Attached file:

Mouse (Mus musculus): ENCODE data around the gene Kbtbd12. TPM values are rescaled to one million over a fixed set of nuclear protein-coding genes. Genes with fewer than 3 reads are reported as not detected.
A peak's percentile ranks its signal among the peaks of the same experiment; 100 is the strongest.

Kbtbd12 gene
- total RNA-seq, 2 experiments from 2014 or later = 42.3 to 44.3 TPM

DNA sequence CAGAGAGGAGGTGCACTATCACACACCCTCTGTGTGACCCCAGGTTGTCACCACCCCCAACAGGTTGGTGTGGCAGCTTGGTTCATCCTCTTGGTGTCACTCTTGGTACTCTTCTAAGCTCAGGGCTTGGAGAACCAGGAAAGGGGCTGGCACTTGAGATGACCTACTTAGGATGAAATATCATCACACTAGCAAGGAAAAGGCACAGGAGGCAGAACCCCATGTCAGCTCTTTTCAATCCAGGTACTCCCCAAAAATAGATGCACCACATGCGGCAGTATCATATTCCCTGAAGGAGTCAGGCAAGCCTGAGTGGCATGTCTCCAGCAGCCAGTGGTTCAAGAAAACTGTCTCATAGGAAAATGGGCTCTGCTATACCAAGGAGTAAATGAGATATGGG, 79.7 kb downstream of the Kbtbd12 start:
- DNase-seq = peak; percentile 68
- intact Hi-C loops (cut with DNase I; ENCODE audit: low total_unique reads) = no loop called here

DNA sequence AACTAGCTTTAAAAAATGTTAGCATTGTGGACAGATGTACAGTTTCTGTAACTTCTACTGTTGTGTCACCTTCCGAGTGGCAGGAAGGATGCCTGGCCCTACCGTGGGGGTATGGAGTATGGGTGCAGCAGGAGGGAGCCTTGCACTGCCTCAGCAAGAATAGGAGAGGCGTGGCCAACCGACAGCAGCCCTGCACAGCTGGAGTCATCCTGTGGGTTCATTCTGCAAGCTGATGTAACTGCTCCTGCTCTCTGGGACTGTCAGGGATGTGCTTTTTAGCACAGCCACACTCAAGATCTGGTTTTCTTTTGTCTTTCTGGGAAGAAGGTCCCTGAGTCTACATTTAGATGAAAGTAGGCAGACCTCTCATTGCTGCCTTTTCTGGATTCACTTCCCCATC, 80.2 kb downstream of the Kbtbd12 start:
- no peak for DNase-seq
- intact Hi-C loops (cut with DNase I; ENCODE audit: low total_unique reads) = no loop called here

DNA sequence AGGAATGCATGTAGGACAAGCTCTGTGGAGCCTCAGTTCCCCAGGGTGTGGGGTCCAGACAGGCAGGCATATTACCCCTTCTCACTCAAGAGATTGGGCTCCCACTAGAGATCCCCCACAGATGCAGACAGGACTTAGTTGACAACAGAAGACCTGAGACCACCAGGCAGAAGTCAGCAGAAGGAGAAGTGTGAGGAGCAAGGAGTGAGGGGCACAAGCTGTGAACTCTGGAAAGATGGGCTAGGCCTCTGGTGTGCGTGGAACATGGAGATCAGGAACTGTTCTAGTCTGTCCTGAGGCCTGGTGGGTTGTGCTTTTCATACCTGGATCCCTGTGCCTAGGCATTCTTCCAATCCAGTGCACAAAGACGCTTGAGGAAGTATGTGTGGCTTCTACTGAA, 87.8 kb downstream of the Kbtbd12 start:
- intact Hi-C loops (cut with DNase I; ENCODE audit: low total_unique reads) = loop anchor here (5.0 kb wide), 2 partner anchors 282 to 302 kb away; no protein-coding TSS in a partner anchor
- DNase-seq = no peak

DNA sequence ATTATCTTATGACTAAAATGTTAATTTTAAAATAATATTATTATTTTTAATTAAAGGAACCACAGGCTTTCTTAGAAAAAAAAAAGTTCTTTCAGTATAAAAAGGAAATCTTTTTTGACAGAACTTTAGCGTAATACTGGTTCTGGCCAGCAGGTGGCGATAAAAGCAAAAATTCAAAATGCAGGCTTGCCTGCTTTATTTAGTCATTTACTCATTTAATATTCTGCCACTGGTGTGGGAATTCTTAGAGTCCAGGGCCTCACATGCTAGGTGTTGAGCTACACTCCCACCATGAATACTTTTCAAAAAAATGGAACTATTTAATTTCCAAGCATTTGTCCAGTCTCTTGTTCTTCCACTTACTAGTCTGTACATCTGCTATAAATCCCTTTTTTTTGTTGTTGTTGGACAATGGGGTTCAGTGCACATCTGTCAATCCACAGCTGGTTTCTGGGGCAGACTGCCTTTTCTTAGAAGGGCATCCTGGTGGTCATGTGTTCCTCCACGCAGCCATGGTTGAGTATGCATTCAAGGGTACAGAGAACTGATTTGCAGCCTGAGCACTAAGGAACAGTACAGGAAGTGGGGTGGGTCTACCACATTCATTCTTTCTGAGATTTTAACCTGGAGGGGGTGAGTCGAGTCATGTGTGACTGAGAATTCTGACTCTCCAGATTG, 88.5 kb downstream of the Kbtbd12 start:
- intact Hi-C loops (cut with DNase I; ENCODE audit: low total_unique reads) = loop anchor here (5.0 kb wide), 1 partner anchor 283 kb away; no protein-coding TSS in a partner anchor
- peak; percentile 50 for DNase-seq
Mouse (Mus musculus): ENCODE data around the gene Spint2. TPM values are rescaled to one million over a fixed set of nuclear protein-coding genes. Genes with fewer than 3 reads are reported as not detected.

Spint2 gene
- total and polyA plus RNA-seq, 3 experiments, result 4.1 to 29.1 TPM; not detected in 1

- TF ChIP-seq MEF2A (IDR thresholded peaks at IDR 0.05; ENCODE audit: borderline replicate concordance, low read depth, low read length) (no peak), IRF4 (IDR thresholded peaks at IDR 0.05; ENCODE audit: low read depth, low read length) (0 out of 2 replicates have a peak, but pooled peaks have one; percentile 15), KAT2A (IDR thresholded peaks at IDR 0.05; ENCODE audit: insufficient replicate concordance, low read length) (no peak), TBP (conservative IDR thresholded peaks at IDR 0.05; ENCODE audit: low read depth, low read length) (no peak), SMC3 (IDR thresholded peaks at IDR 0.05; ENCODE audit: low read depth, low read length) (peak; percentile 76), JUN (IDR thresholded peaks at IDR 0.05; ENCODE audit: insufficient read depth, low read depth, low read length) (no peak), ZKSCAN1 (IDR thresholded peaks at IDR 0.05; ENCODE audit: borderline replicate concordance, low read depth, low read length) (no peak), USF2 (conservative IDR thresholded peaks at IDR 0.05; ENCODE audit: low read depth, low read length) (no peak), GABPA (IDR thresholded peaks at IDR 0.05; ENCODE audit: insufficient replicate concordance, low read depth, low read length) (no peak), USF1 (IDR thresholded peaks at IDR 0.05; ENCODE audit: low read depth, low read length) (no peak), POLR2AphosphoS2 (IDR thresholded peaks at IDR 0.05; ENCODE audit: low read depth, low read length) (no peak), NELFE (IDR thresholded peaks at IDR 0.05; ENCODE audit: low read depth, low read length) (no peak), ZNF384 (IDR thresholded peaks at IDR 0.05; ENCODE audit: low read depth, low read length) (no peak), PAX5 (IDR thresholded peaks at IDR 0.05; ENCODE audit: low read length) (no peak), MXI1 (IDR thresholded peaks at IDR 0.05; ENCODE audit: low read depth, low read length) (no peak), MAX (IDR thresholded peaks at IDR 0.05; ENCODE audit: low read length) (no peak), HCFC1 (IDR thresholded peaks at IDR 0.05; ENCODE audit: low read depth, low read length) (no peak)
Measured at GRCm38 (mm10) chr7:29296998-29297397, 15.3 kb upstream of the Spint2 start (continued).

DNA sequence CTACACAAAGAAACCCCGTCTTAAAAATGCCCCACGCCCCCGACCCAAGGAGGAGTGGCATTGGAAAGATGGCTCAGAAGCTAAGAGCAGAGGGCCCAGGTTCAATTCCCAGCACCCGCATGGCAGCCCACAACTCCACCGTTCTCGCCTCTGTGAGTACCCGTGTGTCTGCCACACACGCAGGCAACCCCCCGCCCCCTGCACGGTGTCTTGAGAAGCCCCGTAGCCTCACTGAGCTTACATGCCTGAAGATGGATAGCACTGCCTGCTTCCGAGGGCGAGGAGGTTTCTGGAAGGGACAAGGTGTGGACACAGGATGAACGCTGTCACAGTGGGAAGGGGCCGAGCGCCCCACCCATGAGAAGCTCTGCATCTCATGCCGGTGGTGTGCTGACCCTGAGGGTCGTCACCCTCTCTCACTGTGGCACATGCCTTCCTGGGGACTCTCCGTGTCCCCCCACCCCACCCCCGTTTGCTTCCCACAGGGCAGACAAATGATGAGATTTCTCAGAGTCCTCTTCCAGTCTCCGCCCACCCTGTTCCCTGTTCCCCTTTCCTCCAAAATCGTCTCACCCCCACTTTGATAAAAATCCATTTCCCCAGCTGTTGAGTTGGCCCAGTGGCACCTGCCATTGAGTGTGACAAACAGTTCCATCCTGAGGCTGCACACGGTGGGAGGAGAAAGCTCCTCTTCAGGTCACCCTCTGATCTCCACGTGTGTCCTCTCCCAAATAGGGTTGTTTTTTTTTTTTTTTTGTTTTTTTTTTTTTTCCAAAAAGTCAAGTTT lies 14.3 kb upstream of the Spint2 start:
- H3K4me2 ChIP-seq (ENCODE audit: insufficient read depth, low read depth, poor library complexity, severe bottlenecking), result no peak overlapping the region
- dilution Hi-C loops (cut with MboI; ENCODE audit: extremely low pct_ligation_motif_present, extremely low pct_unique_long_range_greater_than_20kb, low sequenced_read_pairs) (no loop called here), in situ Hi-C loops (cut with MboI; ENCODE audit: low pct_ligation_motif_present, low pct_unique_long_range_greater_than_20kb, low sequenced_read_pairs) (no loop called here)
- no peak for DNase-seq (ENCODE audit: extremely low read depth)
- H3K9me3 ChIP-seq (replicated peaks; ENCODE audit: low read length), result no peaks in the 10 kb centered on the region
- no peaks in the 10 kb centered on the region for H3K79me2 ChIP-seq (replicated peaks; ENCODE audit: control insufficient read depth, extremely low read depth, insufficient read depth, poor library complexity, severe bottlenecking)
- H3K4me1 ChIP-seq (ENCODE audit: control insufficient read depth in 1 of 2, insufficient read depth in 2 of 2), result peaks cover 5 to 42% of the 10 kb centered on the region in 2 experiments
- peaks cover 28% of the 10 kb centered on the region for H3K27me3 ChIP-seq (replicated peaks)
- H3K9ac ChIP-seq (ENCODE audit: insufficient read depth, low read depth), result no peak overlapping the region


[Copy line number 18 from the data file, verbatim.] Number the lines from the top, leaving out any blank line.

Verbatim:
Spint2 gene